This again is my number one choice. Not only do you save on transportation costs but you can choose your own itinerary. Often a lot of the interesting places in Iceland are not crowded at all, but by taking a bus tour you add a mandatory twenty plus people that are intruding on your visit.

Traffic jam
Iceland is pretty much road tripping paradise. The main road, the Ring Road runs in a large circle all around the island. It's easy to find and and most people are happy to point it out to you if you do get lost. The drive itself is easy because there is not much traffic (except for the occasional brave sheep), and is just stunningly, jawdroppingly gorgeous.

Pretty terrible view right?
The biggest plus is that your accomodation cost and transportation cost are one in the same.

COST PER DAY: $31.20 and up

2) Hitchhike:

We saw plenty of hitchhikers during our five day road trip around the southern coast. We even picked up a a couple of people that needed a ride in our direction.

The pros of hitchhiking are simple. It's free, and the wild camping laws mean you don't have to make it to a certain accommodation at a certain time. It's also incredibly safe. To be honest I'm not so comfortable hitch hiking, especially in the US, but I would hitchhike in Iceland without a second thought.

The cons include being stuck waiting in the sometimes wet and cold weather as well as having to wait quite a while for a ride. We picked up an Australian hitchhiker who had been waiting for ages for ride. There was no sign of civilisation for two hours either way of where she was standing. After we picked her up, she explained that an Icelandic farmer had picked her and misunderstood  the nature of her trip. He thought she was just walking around the whole ring road and dropped her off in the middle of an isolated moss field. Whoops.

Just a weirdass moss field for miles
Another con is not having anywhere to store your belongings if you want to visit an attraction away from the road. We saw a couple traversing a huge, smelly, slippery patch of mud with their huge packs and were not jealous at all. Funnily enough we later ended up giving them a ride.

COST PER DAY: Free or $9 for camping gear rental

Eating out in Iceland is just extremely expensive. We did have one meal out in the lobster fishing town of Hofn. That meal, while so wonderfully delicious, is still our most expensive meal to date at $121 for only two mains, one drink, and one dessert that we shared between us.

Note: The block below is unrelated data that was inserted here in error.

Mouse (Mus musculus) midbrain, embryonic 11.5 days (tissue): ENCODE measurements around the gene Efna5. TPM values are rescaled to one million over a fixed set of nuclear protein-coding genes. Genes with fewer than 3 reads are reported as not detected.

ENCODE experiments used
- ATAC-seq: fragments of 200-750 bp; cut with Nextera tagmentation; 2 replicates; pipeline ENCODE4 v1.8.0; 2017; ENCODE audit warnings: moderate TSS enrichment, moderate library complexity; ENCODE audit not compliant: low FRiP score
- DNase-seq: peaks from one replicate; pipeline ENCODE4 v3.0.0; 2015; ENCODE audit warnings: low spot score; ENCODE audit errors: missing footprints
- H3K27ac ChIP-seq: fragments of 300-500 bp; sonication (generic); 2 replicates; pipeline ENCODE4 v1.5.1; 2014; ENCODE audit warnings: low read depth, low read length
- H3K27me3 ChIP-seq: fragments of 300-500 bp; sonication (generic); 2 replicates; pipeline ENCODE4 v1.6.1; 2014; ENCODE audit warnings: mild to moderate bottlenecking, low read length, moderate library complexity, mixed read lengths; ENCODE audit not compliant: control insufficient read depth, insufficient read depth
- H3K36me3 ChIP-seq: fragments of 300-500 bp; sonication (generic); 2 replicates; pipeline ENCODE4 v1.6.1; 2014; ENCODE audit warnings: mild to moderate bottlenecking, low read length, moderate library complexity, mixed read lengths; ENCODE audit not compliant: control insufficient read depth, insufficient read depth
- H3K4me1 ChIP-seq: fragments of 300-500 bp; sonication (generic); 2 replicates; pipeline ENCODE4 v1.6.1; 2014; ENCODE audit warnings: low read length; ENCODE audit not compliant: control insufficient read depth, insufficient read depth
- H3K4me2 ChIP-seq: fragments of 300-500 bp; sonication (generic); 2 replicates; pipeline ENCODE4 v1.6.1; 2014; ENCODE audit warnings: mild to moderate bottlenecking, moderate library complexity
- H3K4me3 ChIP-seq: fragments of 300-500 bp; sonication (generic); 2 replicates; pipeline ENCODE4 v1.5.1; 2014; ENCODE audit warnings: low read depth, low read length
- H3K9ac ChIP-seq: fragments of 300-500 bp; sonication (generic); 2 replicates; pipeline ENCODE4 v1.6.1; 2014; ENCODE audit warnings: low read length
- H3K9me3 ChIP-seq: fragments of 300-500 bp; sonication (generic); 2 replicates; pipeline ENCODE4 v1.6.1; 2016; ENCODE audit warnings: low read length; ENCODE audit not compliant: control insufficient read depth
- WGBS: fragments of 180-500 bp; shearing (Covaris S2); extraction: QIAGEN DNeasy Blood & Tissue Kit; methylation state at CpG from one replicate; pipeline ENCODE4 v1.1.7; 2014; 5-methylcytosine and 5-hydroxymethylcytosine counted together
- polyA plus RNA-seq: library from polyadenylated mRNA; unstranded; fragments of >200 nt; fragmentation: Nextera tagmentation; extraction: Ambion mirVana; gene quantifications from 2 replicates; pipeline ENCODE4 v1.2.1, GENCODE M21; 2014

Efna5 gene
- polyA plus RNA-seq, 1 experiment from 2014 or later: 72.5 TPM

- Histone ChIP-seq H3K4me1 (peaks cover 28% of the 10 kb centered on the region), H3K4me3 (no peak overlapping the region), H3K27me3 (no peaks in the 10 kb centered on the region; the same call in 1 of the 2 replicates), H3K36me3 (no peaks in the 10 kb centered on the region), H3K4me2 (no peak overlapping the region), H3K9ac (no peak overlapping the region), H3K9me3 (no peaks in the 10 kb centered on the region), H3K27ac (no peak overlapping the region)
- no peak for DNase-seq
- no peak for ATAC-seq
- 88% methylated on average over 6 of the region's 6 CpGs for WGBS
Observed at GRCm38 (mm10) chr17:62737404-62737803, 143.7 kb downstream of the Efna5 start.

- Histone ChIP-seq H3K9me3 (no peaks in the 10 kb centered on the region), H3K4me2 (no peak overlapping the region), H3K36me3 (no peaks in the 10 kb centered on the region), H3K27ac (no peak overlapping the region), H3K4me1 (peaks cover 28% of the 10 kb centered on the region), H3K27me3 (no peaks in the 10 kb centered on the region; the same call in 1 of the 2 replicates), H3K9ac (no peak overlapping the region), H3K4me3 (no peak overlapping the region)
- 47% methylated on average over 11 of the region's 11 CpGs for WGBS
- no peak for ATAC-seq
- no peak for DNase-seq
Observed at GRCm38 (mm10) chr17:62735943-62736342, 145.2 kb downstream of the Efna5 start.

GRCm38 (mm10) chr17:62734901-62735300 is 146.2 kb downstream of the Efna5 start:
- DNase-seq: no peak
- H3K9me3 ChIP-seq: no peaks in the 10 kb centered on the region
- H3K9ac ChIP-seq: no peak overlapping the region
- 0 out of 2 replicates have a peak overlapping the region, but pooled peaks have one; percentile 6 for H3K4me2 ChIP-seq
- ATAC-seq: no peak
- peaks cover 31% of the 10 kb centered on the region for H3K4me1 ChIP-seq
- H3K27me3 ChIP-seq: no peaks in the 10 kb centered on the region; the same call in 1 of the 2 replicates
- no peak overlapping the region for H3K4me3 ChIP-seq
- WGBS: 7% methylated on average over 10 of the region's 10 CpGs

What to do instead:

1) Shop at the budget grocery:

Many of the items in the local budget grocery, Bonus, seem much more expensive than their counterparts stateside. Still Bonus is going to be the cheapest place to buy food. Their store mascot, a an inexplicably cross eyed goofy ass pig, makes the store easy to find.

To keep our costs down we perused the whole store before deciding what to buy. In the end cream cheese seemed to be the cheapest cheese and we found some sandwich meats and salad makings. So essentially we ate a thousand sandwiches. We had sandwiches for breakfast, lunch, and dinner for many of the days. Our initial grocery shop cost us $41, followed by two more replenishing stops at about $18-$20 each. This price was for two people however.

COST PER DAY: $8-$16 depending on what you buy

2) Eat Icelandic hot dogs (they're delicious):

Icelandic hotdogs have a pretty different flavour than typical hot dogs. They are a little sweet, a little crunchy and one hundred percent delicious. The topping includes a sweet mustard, crispy onions, and fresh onions. Our favorite was the popular Bæjarins Beztu Pylsur stand in Reykjavik. At about 580 ISK ($4.39) the hotdogs are a great hot snack.

Tom seems to like them
They are pretty cheap and you can often find them at gas stations on the road if you are craving something warm in the sometimes chilly Icelandic weather.

COST PER DAY: $5 and up depending how many you get.

Entertainment is one of the easier aspects to control in Iceland. Much of the entertainment is marvelling at the natural wonders that the island has to offer.

As a volcanic island so far north, it not only contains countless geothermal heated pools, springs, and flowing rivers but also contains the largest glacier in Europe, iceberg lagoons, and some of the largest and most powerful waterfalls in Europe.

You can of course pay for extremely amazing entertainment. Scuba diving between the tectonic plates in the Sifra rift, snow mobiling on the glacier, glacier hikes, horse riding, boat tours on the lagoons, amazing spas, the phallogical (penis) museum, and the Blue Lagoon spa all come to mind. These things are simultaneously expensive and fabulous so it really depends on what you like to do.

Tom and I opted out of all of these activities and still fell hard for Iceland.

COST PER DAY: Free to a bajillionzillion dollars.